Our hemlocks, firs, and cedars provide habitat for birds and other wildlife that are disappearing in alarming numbers. Exceptional and heritage trees, grouped and individual, are the irreplaceable foundation of the urban forest. These established trees add economic value to urban neighborhoods. These trees ensure that neighborhoods are livable.
Trees are a front line defense against and mitigation for climate change. Over the next 50 years, even with aggressive emissions reductions, temperatures will more than double Seattle’s days of extreme heat (pers. comm., June 24, 2019, Marcia Brown, Anthropogenic Warming and Public Health Consequences in Seattle and Spokane, University of Washington).
The presence of trees reduces local temperatures. Trees are a cost-effective way of cleaning smoke from the air. With increased smoke from wildfires, it is imperative to preserve and protect mature trees within our state’s cities. Trees also help control the stormwater resulting from heavier rainfalls. We need to increase the urban canopy, not stand by while it dwindles to nothing.
Protecting trees within urban areas contributes to environmental justice within the city as well as to regional ecologic health. Mature trees benefit the most vulnerable—residents without access to shelter and air conditioning, children walking to school, and elders out exercising. Protecting trees does not preclude dense development. Vancouver, to the north, has both significantly more trees and higher population density.
It would be a shame for Seattle, the Emerald City, to lose its trees. We must protect the trees we have now, as well as planting saplings that will shade future generations.
Among Seattle residents there is strong support for a robust urban forest, and for government that protects the city’s exceptional and heritage trees. Washington Native Plant Society members, many of whom volunteer in city parks and green spaces, understand that the tree canopy contributes to the public good and can’t be quickly replaced.
As our member Michael Marsh so aptly put it, “An exact parallel to removing a 70-year-old tree and replacing it with two saplings would be replacing an experienced City Council Member with two 3-year-olds.” We trust that you understand. The current rate of loss is unacceptable and fails to take into account the many benefits of trees.
The Washington Native Plant Society and our Central Puget Sound Chapter urge you to slow and reverse Seattle’s tree loss by updating the tree protection ordinance this year.
WNPS Editor’s Note 2: If you are interested in learning more about the Seattle Tree Ordinance, these three groups will help you follow it: Friends of Urban Forests, Don’t Clearcut Seattle, and TreePAC. You may also want to learn about the Last 6,000 Campaign, which aims to locate Seattle’s remaining majestic trees.
Not in Seattle? The benefits of urban and community forests stretch beyond the city limits. The website of the Washington State Urban And Community Forestry Program is a good starting place to learn more about how trees provide economic, environmental, psychological, and aesthetic benefits. The program can provide assistance for planting and sustaining healthy trees and vegetation. Similarly, the U.S. Forest Service Urban and Community Forestry Program provides a national lens on the subject.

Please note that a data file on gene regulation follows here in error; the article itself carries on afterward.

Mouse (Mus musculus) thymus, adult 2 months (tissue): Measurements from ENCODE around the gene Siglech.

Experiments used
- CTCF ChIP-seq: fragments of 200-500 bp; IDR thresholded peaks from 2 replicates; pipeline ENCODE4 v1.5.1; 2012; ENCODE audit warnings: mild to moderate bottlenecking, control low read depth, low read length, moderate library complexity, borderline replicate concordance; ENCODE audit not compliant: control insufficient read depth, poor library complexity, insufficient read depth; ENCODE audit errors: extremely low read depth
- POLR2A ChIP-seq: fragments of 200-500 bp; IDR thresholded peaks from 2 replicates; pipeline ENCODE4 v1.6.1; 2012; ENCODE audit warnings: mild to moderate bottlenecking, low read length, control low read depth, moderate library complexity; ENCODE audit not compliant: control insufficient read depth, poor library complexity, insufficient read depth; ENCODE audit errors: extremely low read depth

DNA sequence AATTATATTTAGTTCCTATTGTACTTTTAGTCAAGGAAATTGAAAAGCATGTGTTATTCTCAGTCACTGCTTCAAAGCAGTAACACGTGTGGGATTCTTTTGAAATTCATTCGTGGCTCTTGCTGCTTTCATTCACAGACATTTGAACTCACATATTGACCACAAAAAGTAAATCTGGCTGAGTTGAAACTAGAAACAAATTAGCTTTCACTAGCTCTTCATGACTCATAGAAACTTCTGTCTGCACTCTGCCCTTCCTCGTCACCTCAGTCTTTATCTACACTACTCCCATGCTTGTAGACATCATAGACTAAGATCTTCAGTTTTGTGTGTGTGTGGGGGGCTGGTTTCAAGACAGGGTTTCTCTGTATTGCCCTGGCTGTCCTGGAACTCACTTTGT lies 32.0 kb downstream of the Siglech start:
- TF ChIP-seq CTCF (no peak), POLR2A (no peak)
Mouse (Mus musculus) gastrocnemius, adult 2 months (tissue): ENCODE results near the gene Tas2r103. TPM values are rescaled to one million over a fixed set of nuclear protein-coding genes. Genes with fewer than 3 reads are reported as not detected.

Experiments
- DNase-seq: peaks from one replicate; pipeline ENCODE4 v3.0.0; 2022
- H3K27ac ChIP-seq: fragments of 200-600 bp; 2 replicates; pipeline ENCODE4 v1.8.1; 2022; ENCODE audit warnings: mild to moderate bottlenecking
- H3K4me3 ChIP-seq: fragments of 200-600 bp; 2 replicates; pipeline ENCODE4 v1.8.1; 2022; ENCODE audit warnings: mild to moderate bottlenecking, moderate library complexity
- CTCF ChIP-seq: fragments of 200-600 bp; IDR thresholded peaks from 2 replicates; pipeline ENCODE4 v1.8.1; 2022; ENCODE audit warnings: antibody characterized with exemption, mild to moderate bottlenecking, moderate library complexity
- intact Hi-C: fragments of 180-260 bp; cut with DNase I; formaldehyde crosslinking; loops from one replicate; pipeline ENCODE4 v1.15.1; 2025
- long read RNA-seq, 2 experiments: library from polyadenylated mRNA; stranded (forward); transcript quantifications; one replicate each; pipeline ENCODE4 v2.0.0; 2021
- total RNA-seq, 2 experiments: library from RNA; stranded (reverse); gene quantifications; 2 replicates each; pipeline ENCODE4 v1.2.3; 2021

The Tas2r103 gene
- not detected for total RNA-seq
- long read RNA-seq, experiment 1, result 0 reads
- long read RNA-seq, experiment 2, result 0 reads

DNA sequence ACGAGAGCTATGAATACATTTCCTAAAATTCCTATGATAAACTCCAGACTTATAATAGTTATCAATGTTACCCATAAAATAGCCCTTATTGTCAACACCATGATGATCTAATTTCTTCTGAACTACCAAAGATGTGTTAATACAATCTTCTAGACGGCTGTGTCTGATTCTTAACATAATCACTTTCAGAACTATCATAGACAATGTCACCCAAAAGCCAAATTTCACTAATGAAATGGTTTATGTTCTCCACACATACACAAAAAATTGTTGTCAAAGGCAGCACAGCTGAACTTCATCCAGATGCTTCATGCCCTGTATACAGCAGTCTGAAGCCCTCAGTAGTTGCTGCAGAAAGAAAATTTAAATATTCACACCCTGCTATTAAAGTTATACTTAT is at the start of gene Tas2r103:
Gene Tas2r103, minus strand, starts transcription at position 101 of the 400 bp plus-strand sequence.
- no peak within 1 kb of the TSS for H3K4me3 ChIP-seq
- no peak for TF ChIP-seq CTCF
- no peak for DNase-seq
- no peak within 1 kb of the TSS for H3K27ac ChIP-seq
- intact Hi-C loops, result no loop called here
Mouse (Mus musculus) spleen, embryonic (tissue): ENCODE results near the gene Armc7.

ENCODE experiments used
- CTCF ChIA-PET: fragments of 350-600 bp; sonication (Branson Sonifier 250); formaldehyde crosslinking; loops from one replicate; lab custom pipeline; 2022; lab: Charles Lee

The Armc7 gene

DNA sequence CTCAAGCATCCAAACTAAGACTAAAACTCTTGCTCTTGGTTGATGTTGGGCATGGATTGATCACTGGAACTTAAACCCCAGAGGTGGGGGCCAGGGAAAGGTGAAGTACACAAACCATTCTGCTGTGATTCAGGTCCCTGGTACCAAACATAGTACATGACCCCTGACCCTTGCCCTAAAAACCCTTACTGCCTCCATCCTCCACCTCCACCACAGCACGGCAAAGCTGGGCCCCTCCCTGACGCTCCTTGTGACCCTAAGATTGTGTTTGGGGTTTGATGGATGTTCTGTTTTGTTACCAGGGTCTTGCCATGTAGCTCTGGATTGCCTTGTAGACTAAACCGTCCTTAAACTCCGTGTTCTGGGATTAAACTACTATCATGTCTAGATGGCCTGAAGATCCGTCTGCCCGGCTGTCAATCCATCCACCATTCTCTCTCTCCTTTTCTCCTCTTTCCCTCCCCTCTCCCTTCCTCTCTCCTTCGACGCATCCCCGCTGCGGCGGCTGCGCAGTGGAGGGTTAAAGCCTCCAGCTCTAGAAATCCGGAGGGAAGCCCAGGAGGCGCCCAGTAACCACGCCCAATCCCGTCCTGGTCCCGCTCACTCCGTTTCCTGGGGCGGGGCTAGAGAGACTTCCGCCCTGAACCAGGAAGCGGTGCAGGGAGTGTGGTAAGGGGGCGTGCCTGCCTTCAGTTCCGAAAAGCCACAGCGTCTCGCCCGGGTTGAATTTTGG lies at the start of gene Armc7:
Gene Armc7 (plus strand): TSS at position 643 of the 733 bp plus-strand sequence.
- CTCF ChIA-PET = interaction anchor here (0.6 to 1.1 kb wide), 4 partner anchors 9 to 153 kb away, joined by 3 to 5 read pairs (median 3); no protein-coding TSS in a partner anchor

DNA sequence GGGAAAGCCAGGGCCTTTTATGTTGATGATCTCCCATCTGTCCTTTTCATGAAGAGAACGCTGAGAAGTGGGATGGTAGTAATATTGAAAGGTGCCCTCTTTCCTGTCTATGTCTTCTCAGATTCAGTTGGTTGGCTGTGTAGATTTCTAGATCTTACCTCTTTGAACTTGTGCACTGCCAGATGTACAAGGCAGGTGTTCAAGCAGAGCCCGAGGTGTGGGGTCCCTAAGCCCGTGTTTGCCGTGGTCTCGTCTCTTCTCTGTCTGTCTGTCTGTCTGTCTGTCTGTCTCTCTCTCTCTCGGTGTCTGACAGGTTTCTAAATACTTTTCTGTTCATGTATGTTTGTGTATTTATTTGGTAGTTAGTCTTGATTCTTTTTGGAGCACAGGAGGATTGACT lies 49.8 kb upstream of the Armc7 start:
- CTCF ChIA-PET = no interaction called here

Friends of Seattle’s Urban Forest Note – You can support the efforts of the Washington Native Plant Society by donating or becoming a member. Go to https://wnps.org/membership
Submit your Group’s Resolution of Support
Seattle’s current tree ordinance is outdated and failing to protect our urban forest. The Seattle Urban Forestry Commission (UFC) has submitted their recommended updates to the Mayor and City Council.
Let the Mayor, City Council and council candidates know that your group supports the UFC’s draft Tree and Urban Forest Protection ordinance.
- View and/or print the endorsement resolution that organizations are adopting in support of the UFC’s draft ordinance.
- Go to www.DontClearcutSeattle.org to submit your group’s resolution of support.
List of organizations that have endorsed the Resolution:
32nd District Democrats
34th District Democrats
36th District Democrats
43rd District Democrats
46th District Democrats
Friends of Seattle’s Urban Forest
Interurban Trail Tree Preservation Society
King County Democrats
Mt Baker Meaningful Movies
National Organization of Women Seattle Chapter
Phinney Ridge Community Council
Seattle Green Spaces Coalition
South Seattle Climate Action Network
Thornton Creek Alliance
Resolution in Support of Seattle Urban Forestry Commission’s
Draft Tree and Urban Forest Protection Ordinance
Whereas Seattle is not only losing its big trees but many others as developers frequently are scraping lots clean of trees to maximize their building sites, and
Whereas Seattle is not requiring developers to replace all exceptional trees and trees over 24” DBH (diameter at 54” high) removed, as prescribed by SMC 25.11.090, and
Whereas, unlike Portland and other major cities, Seattle has not instituted a Tree Removal and Replacement permit system on either developed property or property being developed but only relies on a complaint-based system on developed property that is not protecting trees, and
Whereas the Seattle City Council (“the Council”) voted in 2009 and again in Resolution 31870 in April 2019 to support updating its Tree Protection Ordinance,and
Whereas in 2017 in its Tree Regulations Research Report, the city found that “Current code is not supporting tree protection” and “we are losing exceptional trees (and groves) in general.”, and